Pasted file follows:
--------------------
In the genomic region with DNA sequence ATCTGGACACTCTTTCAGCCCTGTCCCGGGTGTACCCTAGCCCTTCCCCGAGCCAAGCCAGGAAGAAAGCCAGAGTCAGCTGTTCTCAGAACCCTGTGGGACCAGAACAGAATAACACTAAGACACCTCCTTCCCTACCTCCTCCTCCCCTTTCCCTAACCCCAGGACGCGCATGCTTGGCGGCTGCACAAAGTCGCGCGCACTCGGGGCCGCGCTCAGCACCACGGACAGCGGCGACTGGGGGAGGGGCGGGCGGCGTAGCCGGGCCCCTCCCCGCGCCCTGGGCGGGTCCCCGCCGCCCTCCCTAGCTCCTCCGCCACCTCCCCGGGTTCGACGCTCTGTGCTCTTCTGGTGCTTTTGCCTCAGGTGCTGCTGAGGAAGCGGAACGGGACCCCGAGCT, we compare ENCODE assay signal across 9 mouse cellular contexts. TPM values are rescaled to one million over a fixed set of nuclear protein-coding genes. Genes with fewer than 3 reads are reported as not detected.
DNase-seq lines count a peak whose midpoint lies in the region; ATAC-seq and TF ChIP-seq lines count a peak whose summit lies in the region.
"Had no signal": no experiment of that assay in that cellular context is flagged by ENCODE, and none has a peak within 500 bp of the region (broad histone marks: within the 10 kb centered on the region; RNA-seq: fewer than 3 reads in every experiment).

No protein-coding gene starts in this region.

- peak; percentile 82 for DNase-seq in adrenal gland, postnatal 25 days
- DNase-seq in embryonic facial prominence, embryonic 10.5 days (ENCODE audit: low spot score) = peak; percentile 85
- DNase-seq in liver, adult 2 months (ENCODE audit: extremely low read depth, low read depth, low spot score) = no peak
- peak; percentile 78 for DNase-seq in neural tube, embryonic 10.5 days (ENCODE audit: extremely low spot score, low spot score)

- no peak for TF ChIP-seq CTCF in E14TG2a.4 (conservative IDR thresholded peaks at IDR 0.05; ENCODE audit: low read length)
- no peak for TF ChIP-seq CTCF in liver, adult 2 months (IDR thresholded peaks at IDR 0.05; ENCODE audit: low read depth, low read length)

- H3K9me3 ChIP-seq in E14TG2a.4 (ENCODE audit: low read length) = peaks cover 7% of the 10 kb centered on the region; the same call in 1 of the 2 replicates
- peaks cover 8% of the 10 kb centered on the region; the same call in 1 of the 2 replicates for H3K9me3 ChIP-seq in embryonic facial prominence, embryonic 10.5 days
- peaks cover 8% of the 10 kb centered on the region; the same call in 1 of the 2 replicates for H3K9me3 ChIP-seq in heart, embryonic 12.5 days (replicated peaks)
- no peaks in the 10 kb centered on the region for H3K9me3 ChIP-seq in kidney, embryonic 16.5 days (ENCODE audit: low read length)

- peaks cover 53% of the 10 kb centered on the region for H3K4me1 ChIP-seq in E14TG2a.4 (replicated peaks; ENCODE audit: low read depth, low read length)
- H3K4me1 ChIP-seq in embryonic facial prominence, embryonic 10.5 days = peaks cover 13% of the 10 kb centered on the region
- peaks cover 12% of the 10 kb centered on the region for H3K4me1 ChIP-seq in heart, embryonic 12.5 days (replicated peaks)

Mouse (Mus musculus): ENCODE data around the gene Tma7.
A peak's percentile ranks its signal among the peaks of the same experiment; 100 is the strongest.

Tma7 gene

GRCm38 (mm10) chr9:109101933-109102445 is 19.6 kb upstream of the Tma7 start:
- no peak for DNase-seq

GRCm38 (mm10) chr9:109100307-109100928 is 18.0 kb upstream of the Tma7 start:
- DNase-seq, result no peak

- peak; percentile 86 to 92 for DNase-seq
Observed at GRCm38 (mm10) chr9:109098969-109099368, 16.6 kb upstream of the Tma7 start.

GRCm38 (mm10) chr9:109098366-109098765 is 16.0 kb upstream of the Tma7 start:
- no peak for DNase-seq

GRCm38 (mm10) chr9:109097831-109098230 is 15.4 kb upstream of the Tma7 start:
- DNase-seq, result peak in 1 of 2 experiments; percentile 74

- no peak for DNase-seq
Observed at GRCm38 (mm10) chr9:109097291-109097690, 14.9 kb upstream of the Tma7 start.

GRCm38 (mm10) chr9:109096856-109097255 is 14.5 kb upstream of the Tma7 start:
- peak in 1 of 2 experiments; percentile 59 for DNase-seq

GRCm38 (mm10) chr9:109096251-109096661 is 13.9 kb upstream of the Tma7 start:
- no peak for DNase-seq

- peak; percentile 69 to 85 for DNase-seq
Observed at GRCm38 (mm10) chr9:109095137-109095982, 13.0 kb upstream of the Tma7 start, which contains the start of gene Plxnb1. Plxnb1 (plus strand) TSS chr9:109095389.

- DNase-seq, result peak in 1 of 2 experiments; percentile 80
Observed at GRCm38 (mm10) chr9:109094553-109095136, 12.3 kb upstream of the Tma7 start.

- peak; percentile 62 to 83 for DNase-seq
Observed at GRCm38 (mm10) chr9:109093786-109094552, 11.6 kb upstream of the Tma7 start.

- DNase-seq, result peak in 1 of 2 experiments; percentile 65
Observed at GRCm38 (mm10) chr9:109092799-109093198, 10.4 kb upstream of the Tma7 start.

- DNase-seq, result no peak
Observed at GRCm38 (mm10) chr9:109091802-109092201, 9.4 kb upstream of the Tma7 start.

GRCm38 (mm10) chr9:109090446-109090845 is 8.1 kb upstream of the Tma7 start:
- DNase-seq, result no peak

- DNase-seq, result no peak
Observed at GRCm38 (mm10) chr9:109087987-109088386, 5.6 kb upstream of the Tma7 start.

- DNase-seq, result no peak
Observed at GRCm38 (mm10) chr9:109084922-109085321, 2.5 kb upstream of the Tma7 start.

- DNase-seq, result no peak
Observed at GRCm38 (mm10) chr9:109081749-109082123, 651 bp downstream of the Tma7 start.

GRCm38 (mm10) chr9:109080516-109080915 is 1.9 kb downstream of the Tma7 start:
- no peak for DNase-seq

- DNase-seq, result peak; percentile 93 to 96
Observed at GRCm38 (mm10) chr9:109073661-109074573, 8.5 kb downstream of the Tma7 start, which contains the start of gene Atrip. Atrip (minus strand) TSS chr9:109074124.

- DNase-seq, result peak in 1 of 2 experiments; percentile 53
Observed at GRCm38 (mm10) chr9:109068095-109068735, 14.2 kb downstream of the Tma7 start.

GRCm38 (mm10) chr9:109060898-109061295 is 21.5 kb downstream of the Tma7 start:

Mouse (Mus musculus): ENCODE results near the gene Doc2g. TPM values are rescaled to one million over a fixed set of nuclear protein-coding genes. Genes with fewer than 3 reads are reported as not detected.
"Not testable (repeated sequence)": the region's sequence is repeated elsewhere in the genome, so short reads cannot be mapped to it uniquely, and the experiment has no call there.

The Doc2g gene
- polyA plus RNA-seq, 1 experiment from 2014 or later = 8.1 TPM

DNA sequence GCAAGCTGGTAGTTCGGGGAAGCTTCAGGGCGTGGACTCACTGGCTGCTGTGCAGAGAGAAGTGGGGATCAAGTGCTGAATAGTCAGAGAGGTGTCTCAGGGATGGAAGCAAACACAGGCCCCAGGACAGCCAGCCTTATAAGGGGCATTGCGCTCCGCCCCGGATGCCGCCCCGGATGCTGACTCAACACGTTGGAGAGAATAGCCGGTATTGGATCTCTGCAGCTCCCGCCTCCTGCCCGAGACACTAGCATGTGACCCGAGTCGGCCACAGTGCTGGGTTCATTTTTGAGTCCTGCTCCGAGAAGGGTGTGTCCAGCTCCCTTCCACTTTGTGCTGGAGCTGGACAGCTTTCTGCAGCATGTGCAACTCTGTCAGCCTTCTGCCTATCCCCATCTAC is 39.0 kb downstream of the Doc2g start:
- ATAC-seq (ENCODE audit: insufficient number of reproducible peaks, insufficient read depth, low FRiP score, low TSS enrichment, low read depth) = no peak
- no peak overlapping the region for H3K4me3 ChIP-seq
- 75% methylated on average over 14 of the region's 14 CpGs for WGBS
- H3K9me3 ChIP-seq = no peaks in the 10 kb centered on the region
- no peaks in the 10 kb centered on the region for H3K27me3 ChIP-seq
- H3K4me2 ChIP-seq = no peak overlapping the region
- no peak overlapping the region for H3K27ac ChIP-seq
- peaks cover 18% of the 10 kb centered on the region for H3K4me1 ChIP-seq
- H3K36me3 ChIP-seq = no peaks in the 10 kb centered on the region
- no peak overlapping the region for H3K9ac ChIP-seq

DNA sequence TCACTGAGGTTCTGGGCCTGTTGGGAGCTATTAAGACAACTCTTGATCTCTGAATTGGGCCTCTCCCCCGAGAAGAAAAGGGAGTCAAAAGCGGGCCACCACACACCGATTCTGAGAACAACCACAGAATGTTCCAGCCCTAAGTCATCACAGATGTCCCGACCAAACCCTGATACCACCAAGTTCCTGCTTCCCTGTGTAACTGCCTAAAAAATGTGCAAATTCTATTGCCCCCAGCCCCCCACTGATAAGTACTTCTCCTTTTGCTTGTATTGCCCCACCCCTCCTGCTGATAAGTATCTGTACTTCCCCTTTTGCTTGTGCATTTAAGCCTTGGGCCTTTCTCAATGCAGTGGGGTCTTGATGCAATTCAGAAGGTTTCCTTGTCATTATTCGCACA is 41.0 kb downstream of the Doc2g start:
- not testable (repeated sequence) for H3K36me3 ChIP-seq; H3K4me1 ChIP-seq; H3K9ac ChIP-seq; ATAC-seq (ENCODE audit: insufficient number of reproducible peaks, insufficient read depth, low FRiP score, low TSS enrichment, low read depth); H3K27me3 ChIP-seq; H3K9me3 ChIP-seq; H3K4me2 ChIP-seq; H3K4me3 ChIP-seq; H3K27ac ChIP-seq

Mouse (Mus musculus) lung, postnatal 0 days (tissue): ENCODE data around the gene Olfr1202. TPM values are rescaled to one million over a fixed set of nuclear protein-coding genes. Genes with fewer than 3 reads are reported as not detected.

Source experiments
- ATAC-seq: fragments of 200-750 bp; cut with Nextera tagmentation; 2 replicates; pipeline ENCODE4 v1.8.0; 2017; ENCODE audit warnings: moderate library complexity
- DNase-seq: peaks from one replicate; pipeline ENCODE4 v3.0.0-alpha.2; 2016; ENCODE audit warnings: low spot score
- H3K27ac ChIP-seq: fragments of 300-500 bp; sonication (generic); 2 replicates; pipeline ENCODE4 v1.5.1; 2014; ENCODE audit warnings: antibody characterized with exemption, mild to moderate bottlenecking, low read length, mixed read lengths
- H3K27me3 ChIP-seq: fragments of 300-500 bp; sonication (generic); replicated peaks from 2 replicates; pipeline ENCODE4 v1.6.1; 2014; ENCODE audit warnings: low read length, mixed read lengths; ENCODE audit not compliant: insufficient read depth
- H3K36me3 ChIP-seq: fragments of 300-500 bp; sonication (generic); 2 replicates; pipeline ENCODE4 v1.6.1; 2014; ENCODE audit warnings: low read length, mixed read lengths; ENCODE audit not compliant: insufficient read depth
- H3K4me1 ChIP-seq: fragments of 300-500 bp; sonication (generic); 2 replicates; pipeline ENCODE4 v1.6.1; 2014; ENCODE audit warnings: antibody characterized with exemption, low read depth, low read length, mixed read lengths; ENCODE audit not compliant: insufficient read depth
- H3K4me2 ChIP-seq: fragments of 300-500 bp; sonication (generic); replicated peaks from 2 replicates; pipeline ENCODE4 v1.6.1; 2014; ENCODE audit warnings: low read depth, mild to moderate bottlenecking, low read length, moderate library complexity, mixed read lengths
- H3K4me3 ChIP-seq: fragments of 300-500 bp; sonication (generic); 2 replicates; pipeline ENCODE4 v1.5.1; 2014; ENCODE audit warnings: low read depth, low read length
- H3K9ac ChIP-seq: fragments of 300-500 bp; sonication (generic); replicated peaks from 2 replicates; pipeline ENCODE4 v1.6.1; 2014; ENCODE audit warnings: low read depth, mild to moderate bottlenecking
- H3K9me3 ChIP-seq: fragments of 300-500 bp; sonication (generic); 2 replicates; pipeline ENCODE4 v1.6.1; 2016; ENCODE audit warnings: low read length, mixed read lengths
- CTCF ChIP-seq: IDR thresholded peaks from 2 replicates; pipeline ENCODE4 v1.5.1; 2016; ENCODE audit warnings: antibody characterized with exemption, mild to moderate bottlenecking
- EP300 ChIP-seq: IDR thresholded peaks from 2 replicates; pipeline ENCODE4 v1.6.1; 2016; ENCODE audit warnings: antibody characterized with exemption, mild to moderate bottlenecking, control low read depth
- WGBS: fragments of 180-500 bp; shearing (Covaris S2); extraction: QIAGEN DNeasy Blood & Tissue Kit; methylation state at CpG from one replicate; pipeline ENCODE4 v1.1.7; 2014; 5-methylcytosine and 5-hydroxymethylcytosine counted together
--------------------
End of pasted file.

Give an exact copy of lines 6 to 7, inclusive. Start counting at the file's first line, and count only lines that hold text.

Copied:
- DNase-seq in embryonic facial prominence, embryonic 10.5 days (ENCODE audit: low spot score) = peak; percentile 85
- DNase-seq in liver, adult 2 months (ENCODE audit: extremely low read depth, low read depth, low spot score) = no peak